2. Spice cake (like flower prototypes)
3. Lemon-lavender cake
4. Banana cake with sour cream ganache
5. German choc with coconut pecan frosting?

Maybe cakes 2 and 3 could be made in a nice bundt pan and then just cut real thin. That could work too. Hmmm.

(5/1) Oh my god, I have so much work to do and I haven’t started yet…was so busy with Regenia’s cake and her and Meredith’s bday parties, and Lisa’s wedding prep….may I get through this week with grace and health…and may these cakes come together effortlessly in a good way!

(5/3) I am soooo tired. One more cake left….then its frosting time….I can do it….help……

First cake: yellow cake, baked in a 9x9x2 square pan. Had extra batter so I made five cupcakes. I cut out my own cardboard squares to support the cakes. Pain in the butt. That’s a great cake, such good vanilla, buttery flavor.

Second cake: Lemon-lavender poundcake. I used the recipe in The Book for the big cake, enough to feed 40 ppl, baked in a 12 cup bundt or a 9 cup kugelhupf (?). I had to go to the Decorette shop to get a bundt pan. And more cardboards and boxes. It was nice to go outside for a little bit. I didn’t put enough lavender in the syrup, but you can still taste as like an aftertaste the lavender in the cake. I only used 3 tbsp of lavender in the syrup instead of the gazillions of tbsp that were called for. Maybe double what I had would have been good. I think I put 2 tbsp to soak in the milk for the cake. I can’t remember now. Its all been a blur of cakeage. The cake’s bottom was all lopsided and as much as I tried to level it, the cake still slopes to one side. Oh well. People will still eat it. I brushed too much syrup on the bottom of the cake—where there wasn’t a crust—so it may be a little structurally unsound. We shall see. More syrup should go where there is a crust, or at least on the top of the cake and not the bottom. I have learned my lesson. Probably.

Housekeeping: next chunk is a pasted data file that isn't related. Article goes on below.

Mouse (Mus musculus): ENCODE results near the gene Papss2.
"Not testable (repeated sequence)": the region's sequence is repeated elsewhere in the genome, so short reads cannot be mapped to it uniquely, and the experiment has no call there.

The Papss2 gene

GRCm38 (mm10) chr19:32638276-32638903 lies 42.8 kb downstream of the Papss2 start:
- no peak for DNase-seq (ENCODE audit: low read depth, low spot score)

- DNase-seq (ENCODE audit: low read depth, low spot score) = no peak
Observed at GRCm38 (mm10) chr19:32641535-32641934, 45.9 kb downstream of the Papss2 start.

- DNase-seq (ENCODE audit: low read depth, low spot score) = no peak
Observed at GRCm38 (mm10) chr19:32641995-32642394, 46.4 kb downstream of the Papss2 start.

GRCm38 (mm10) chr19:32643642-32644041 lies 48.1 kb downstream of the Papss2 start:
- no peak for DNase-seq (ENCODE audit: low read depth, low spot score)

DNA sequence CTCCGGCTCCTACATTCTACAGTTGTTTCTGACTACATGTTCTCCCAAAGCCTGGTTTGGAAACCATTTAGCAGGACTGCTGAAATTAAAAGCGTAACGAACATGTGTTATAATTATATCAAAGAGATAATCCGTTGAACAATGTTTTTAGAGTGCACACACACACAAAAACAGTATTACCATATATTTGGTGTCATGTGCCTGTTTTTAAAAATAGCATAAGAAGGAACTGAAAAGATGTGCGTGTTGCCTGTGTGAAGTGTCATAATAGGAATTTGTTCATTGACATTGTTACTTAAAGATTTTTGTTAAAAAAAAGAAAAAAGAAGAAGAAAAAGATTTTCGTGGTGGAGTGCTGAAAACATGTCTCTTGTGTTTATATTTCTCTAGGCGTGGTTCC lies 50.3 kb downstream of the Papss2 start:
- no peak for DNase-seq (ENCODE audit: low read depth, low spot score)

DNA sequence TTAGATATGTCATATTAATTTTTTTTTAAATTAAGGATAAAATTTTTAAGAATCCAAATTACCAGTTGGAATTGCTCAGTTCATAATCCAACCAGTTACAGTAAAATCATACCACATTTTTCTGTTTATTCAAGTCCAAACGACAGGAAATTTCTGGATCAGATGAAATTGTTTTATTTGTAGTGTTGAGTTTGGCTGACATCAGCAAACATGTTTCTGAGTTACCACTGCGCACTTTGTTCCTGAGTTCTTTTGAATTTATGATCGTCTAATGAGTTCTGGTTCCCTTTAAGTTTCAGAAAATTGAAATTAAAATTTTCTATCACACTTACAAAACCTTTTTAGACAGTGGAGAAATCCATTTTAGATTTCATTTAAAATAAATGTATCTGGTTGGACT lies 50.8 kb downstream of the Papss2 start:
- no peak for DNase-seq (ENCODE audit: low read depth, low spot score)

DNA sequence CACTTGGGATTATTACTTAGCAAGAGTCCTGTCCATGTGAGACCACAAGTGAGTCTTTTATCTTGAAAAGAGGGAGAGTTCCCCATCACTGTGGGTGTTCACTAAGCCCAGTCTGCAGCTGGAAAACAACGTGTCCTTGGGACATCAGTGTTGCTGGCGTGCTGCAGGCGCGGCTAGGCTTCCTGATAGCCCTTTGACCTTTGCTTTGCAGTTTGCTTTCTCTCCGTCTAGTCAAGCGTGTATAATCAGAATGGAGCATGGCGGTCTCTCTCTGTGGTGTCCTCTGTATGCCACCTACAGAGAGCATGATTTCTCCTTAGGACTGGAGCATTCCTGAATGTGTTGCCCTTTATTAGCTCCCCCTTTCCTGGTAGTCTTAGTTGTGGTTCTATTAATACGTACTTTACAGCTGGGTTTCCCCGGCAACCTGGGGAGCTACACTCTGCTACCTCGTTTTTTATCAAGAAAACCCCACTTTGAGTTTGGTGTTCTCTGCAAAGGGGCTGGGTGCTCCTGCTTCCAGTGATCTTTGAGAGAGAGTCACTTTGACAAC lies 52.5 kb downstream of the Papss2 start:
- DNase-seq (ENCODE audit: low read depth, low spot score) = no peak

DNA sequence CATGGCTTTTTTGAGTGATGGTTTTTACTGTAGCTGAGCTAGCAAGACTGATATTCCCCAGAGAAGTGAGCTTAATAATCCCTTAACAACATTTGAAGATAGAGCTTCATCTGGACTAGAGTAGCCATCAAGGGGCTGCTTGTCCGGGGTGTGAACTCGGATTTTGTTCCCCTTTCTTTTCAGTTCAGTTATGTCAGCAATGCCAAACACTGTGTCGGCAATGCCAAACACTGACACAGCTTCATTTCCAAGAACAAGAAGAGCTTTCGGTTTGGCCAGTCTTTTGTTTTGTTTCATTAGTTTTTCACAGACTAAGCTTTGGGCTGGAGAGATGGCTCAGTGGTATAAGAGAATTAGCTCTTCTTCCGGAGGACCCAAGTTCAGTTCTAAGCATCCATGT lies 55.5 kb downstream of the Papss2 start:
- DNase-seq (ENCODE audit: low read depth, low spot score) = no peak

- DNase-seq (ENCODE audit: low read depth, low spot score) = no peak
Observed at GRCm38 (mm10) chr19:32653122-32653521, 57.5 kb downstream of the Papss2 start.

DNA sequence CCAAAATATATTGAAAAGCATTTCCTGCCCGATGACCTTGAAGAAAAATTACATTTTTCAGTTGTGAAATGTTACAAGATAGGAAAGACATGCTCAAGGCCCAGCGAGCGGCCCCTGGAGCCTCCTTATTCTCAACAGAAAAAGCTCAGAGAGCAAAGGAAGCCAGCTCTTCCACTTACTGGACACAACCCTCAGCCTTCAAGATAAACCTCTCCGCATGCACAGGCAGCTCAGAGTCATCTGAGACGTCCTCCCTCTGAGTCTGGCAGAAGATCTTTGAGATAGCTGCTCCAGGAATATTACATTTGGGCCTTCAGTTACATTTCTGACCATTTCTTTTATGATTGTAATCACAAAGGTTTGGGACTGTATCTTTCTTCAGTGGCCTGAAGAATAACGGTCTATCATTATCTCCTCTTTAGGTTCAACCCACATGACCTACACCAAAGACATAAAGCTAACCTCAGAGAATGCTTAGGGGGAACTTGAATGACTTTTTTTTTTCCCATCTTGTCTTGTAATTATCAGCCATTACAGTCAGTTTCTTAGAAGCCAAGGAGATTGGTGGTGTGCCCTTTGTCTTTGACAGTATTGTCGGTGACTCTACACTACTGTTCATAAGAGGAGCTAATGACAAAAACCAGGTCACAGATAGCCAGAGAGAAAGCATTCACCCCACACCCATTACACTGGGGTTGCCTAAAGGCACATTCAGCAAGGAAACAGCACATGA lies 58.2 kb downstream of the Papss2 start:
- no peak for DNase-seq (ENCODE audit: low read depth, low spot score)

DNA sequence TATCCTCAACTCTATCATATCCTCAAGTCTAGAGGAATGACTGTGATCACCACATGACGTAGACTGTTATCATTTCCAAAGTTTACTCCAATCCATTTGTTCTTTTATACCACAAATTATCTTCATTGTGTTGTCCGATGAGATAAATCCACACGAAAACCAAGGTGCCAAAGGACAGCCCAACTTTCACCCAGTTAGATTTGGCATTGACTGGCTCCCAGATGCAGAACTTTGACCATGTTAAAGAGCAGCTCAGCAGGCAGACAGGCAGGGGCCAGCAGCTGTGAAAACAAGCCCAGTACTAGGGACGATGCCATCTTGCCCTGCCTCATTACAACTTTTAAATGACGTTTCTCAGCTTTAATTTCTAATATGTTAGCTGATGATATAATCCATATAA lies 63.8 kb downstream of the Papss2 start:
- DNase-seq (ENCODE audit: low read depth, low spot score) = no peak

(5/4) Third cake: banana cake. This came off pretty well. Such a cute little layer—considerably thinner than the yellow cake, but the batter only makes one 9 in layer. So there. It smells good. I hope I get some.

Fourth cake: white spice pound cake. Here there were math issues. Doubling the recipe would make a freaking huge cake—and it would be the cake with the most amounts of each ingredient—which didn’t make sense to me. So I decided to multiply the recipe by 1.5—which comes out just right it turns out. As for the baking powder, I added +1 to the regular amount. The cake rose really super well so we’ll see about the texture.

Fifth cake: by this time, I was super super tired. This was the turtle cake. Again, a little hesitation—supposed to put it in a 9x13, but I could put it in the 9x9 square pan and have leftovers….finally I decided to make the bigger sized cake. I decided not to put choc chips in the middle filling and instead of melting choc chips to spread over the top (a dumb idea anyway) I am going to soften the leftover glaze I used on Regenia’s cake and use that. And put pecans on top.